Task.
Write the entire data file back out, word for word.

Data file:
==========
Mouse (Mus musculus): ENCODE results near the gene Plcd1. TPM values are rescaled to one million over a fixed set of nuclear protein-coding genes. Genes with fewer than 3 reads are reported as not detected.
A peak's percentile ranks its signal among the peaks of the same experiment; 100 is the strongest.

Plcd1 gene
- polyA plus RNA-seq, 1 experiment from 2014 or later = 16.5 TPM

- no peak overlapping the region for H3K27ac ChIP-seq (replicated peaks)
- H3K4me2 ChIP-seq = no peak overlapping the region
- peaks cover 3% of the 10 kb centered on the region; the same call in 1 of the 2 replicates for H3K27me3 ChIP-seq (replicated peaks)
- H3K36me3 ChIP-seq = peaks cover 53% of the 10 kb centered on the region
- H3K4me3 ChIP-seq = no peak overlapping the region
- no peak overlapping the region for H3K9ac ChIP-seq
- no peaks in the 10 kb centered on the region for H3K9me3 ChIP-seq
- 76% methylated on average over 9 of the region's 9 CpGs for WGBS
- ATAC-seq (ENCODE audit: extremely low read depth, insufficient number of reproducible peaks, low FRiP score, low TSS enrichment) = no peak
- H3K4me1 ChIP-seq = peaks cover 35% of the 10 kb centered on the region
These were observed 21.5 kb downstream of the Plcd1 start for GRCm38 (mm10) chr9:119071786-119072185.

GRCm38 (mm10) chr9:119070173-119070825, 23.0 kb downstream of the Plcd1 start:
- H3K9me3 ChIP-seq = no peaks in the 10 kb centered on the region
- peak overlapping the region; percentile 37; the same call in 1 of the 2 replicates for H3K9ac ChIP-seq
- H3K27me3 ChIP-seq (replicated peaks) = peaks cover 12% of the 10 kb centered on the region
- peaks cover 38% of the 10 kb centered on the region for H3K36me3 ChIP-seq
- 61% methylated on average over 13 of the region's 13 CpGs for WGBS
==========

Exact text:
Mouse (Mus musculus): ENCODE results near the gene Plcd1. TPM values are rescaled to one million over a fixed set of nuclear protein-coding genes. Genes with fewer than 3 reads are reported as not detected.
A peak's percentile ranks its signal among the peaks of the same experiment; 100 is the strongest.

Plcd1 gene
- polyA plus RNA-seq, 1 experiment from 2014 or later = 16.5 TPM

- no peak overlapping the region for H3K27ac ChIP-seq (replicated peaks)
- H3K4me2 ChIP-seq = no peak overlapping the region
- peaks cover 3% of the 10 kb centered on the region; the same call in 1 of the 2 replicates for H3K27me3 ChIP-seq (replicated peaks)
- H3K36me3 ChIP-seq = peaks cover 53% of the 10 kb centered on the region
- H3K4me3 ChIP-seq = no peak overlapping the region
- no peak overlapping the region for H3K9ac ChIP-seq
- no peaks in the 10 kb centered on the region for H3K9me3 ChIP-seq
- 76% methylated on average over 9 of the region's 9 CpGs for WGBS
- ATAC-seq (ENCODE audit: extremely low read depth, insufficient number of reproducible peaks, low FRiP score, low TSS enrichment) = no peak
- H3K4me1 ChIP-seq = peaks cover 35% of the 10 kb centered on the region
These were observed 21.5 kb downstream of the Plcd1 start for GRCm38 (mm10) chr9:119071786-119072185.

GRCm38 (mm10) chr9:119070173-119070825, 23.0 kb downstream of the Plcd1 start:
- H3K9me3 ChIP-seq = no peaks in the 10 kb centered on the region
- peak overlapping the region; percentile 37; the same call in 1 of the 2 replicates for H3K9ac ChIP-seq
- H3K27me3 ChIP-seq (replicated peaks) = peaks cover 12% of the 10 kb centered on the region
- peaks cover 38% of the 10 kb centered on the region for H3K36me3 ChIP-seq
- 61% methylated on average over 13 of the region's 13 CpGs for WGBS